“The basis of our governments being the opinion of the people”

“The basis of our governments being the opinion of the people”

By Matt McCauley

My reaction to the reporting of Hillary Clinton’s day of testimony in front of The Benghazi Committee is outlined below.

As someone that thinks that this country has been the best experiment in freedom in the history of the world, it really, REALLY bothers me that the supposedly objective media, which holds a sacred place in this country as the last defense against tyranny, has actually taken sides politically.

I have refrained on political statements, but this simply can’t be left unsaid. Every report on the mainstream media I have heard is cheerleading for Hillary in her testimony yesterday in the Benghazi hearings.

Not a single one mentioned the fact that there were over SIX HUNDRED EMAILS sent to her requesting additional security in Benghazi.

Not a single one mentioned that she denied getting even one of those emails. Not a single one mentioned that she received every single email from Sidney Blumenthal, an amateur in foreign policy.

And not a single one mentioned that she told both her family and the Egyptian ambassador that she knew that the attack was a terrorist attack the day it happened.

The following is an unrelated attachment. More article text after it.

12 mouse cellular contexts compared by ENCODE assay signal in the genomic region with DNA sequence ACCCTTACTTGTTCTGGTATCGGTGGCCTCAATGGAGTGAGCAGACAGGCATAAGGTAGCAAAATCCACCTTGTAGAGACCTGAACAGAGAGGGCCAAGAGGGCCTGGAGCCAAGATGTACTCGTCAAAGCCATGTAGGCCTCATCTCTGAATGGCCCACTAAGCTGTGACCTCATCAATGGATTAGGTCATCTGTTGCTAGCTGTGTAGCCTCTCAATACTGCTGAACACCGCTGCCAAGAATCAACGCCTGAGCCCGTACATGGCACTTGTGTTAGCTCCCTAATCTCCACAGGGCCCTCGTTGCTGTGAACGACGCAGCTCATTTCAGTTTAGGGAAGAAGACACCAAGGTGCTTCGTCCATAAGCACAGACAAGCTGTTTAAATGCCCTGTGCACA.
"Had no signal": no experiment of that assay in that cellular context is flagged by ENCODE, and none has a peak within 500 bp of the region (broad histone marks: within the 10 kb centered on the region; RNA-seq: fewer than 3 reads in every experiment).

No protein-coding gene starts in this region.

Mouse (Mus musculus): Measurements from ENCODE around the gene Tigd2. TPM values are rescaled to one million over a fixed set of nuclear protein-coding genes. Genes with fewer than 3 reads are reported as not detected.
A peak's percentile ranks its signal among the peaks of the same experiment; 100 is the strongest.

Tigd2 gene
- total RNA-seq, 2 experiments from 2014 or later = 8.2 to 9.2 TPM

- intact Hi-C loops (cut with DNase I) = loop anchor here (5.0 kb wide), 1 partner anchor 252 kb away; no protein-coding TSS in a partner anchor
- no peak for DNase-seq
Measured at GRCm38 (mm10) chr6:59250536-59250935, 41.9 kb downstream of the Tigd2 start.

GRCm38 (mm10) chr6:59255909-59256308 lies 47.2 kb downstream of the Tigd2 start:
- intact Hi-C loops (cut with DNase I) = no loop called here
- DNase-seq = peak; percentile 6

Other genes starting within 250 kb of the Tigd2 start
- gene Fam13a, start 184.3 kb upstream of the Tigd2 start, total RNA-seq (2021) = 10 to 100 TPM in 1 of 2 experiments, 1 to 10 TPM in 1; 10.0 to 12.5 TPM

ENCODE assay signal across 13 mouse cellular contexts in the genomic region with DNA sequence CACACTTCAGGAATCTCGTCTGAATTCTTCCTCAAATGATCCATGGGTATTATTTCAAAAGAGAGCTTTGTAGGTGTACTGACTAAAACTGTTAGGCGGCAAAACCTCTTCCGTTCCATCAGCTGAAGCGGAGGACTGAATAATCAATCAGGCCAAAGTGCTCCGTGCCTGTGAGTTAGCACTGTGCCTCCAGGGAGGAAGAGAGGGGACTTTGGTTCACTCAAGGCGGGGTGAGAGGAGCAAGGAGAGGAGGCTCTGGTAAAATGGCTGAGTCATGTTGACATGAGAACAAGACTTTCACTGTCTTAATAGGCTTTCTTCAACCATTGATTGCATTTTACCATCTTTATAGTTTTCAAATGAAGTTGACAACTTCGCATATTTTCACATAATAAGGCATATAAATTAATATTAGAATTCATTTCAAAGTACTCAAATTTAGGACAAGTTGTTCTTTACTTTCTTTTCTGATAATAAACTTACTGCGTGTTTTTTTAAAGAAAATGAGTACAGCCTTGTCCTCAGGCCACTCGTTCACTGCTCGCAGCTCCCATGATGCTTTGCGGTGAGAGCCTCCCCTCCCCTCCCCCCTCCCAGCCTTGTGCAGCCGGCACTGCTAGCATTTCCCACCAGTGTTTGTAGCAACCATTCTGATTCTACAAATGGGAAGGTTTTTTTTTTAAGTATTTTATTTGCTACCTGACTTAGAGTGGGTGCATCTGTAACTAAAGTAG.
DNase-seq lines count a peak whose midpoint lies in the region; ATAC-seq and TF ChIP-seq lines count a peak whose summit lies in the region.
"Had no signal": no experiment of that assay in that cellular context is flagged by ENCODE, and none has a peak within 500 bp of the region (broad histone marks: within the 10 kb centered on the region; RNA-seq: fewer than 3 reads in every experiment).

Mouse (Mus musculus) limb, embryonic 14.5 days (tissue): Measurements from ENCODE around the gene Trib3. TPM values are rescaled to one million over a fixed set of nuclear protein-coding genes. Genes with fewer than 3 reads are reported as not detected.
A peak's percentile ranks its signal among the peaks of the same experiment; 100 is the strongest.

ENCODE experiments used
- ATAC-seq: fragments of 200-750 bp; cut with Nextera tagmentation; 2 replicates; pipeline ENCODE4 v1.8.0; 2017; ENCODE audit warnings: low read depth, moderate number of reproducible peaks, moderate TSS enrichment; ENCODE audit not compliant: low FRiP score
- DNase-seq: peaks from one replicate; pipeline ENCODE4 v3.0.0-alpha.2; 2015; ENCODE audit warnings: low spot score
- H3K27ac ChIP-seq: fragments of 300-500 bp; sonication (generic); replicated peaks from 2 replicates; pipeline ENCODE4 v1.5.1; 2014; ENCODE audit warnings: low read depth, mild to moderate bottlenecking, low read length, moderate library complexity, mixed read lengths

Then, to protect both her and Obama, they trot out this ridiculous story about a video causing the outrage that led to the attack.

I know a lot of people will see this as simply another “the way I am” rant, but I ask you this-if the same thing had happened to someone such as, say GW Bush, do you think there would be no mention of it from NBC, CBS, etc.?

If you think the coverage would be the same, you are either blinded by partisanship or just not smart. It is sad that we have degenerated so far that we allow our own citizens to be killed and their deaths ignored as a political game.

Matt McCauley

“The basis of our governments being the opinion of the people, the very first object should be to keep that right; and were it left to me to decide whether we should have a government without newspapers or newspapers without a government, I should not hesitate a moment to prefer the latter. But I should mean that every man should receive those papers and be capable of reading them.”

–Thomas Jefferson to Edward Carrington, 1787. ME 6:57

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Etty Murphy says:

I agree with you Matt, they should have brought up all those things and more

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